Anders Østergaard: interview
‘Burma VJ’ uses footage shot by clandestine cameramen to tell the story of Burma’s 2007 uprising, when Buddhist monks led protests against the country’s repressive government. Danish filmmaker Anders Østergaard tells us what led him to compile this footage into a film as exciting as it is informative - and about the drastic lengths to which those who shot it went to smuggle it out of the country.
When did you first learn about the Democratic Voice of Burma?
‘I wanted to make a film about Burma, but I realised that if I went into the country myself it would be a story about me and my difficulty in getting to talk to anybody or go anywhere. When I realised there were journalists working inside the country I was intrigued, firstly because they would be able to get footage I could never get, and secondly because of their own story: why would they do such a thing at a time, before the uprising, when it seemed totally unrewarding to risk your freedom?’
How did the DVB react to your proposal to make a documentary?
‘They were very forthcoming, and took us to Bangkok to meet 12 VJs (video journalists) who were out for camera training. But the beginning was difficult, because obviously these guys were very apprehensive. Then I came across Joshua, a DVB editor, who understood what we were trying to do and was keen to tell his story. So once I found him I knew I could make a film of some kind, but not on the scale it ended up being. It was an amazing thing, that we were already connected with these guys and suddenly they’re supplying the world with news about what was happening.’
How do the VJs operate within Burma?
‘They are very courageous, but also very smart. They have to be inventive not only about how to get things shot but also about how to get the footage out of the country, which is a big challenge. They also need a back-up crew who can fix cameras using rubber bands and gum. They have intricate systems to operate without attracting attention. They try to know as few people as possible. This group that I followed never talked to each other during the uprising. The only reason it works is that Joshua is in Thailand, in safety, co-ordinating from there. The amazing thing is that they developed all this themselves; they didn’t have any sort of guidebook.’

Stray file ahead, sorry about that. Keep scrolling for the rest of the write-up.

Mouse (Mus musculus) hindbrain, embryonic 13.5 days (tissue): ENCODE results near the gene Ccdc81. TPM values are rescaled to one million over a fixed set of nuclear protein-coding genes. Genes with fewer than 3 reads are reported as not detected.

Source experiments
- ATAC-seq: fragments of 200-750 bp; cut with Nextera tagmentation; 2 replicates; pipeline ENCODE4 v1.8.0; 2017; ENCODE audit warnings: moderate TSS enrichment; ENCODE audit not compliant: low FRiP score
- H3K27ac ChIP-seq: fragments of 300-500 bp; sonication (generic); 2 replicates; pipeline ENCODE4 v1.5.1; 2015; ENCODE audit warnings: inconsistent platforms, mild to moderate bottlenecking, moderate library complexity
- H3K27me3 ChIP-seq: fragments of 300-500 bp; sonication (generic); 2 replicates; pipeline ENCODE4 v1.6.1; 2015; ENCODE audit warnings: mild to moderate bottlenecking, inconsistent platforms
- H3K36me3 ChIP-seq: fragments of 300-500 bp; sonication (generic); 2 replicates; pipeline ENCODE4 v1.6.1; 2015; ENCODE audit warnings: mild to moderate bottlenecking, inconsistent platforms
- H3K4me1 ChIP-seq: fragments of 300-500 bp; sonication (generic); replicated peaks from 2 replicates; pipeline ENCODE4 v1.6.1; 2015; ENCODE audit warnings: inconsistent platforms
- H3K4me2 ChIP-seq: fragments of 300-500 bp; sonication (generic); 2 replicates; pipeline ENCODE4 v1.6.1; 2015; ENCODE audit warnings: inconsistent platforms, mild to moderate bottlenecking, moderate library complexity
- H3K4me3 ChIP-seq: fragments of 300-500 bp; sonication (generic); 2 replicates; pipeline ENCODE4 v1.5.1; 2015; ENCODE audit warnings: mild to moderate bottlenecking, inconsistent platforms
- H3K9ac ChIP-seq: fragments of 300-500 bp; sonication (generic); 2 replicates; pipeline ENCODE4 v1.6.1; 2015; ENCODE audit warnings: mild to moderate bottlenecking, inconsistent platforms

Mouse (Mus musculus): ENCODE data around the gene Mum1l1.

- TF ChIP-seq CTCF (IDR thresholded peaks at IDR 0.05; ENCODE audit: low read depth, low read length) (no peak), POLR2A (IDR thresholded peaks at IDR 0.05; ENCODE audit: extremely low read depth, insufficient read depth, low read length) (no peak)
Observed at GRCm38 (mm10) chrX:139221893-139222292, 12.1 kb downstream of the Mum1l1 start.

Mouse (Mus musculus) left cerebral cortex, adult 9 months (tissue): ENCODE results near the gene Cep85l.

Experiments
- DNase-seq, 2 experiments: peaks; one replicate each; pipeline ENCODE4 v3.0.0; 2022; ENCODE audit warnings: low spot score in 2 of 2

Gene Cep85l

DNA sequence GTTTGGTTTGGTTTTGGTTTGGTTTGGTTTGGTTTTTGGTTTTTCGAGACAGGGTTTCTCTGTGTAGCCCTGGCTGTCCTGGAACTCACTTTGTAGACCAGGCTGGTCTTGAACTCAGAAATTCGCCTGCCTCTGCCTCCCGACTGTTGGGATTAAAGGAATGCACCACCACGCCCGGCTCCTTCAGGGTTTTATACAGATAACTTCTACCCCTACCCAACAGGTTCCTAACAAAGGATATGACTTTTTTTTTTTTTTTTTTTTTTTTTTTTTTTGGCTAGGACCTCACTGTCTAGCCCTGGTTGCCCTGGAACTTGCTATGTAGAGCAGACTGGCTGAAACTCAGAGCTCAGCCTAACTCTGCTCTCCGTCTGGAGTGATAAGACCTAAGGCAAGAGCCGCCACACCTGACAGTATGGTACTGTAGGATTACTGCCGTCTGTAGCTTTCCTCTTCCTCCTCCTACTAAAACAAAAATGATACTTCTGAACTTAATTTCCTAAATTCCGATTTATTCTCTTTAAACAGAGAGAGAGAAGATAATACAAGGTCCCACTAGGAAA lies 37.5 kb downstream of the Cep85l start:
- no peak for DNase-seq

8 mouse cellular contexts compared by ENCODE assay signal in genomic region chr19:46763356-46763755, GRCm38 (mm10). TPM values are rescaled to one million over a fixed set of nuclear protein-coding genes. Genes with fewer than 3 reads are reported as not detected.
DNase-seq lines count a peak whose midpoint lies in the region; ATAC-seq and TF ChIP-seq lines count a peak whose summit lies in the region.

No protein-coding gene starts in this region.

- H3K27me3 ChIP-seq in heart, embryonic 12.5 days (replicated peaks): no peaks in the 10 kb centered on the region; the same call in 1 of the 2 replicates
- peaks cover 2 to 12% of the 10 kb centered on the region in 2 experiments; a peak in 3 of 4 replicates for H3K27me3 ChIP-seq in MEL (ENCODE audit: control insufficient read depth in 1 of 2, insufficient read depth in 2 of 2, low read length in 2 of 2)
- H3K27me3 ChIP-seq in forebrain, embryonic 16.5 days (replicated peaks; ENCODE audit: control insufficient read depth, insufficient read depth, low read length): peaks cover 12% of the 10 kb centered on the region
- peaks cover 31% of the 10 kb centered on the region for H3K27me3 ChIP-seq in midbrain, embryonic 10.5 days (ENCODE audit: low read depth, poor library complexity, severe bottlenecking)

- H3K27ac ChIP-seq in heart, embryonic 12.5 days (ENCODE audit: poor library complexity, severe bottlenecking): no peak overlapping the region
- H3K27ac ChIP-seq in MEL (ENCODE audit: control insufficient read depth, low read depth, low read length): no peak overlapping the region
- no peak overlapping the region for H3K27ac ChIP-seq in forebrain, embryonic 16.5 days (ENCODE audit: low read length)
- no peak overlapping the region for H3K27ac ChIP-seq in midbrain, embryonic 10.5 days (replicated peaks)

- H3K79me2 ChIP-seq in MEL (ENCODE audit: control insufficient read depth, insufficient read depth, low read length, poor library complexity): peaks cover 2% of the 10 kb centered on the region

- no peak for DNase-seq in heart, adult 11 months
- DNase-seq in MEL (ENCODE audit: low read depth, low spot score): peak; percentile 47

What was your role as director?
‘It was awkward just trying to understand the footage. Where was this taken, what does this say, where does this fit into the timeline? I had to do a lot of detective work. But I also saw it as a privilege, having the world’s best news crew covering this one event. Because it’s their achievement. My task is to give you an understanding of the uprising that’s both emotional and intellectual. That was my main concern: how to communicate this? I think I had an obligation to entertain, to keep the audience totally engulfed in the film. But I didn’t feel I had to manipulate anything. It’s dramatic in itself.’
How do you feel about the current situation in the country?
‘It’s bad. Nothing has changed, the government is still in power. But one optimistic note is that this uprising went on TV. They kill somebody, it goes on TV screens around the world. That makes them think twice. But it’s unlikely that they will fall because of a popular uprising. You need a combination of public pressure and pressure from foreign powers.’
Author: Tom Huddleston
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